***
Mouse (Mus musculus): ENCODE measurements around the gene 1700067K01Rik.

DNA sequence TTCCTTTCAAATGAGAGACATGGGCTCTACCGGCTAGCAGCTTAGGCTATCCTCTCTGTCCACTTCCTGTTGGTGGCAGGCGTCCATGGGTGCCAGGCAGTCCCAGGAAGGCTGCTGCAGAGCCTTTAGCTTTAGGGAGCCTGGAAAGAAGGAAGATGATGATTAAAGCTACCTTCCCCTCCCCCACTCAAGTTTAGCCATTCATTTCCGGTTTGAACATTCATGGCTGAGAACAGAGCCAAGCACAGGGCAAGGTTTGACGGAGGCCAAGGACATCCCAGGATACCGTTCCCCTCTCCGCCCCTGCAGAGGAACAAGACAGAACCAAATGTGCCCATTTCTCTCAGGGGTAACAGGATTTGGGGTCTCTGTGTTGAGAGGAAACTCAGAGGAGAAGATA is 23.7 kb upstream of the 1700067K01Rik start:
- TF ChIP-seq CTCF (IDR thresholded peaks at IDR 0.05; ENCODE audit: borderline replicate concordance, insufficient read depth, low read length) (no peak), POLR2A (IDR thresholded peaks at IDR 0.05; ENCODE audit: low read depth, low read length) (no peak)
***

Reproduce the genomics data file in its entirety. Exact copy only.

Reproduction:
Mouse (Mus musculus): ENCODE measurements around the gene 1700067K01Rik.

DNA sequence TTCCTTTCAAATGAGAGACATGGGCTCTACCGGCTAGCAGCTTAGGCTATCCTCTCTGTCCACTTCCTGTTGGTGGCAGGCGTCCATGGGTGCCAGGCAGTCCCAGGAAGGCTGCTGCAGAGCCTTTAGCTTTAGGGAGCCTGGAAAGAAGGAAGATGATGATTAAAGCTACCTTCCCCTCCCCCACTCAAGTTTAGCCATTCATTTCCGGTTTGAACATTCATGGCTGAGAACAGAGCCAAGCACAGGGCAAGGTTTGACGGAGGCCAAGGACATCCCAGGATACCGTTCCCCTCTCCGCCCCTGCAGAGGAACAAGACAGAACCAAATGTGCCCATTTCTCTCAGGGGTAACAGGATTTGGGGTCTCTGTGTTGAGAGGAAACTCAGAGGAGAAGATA is 23.7 kb upstream of the 1700067K01Rik start:
- TF ChIP-seq CTCF (IDR thresholded peaks at IDR 0.05; ENCODE audit: borderline replicate concordance, insufficient read depth, low read length) (no peak), POLR2A (IDR thresholded peaks at IDR 0.05; ENCODE audit: low read depth, low read length) (no peak)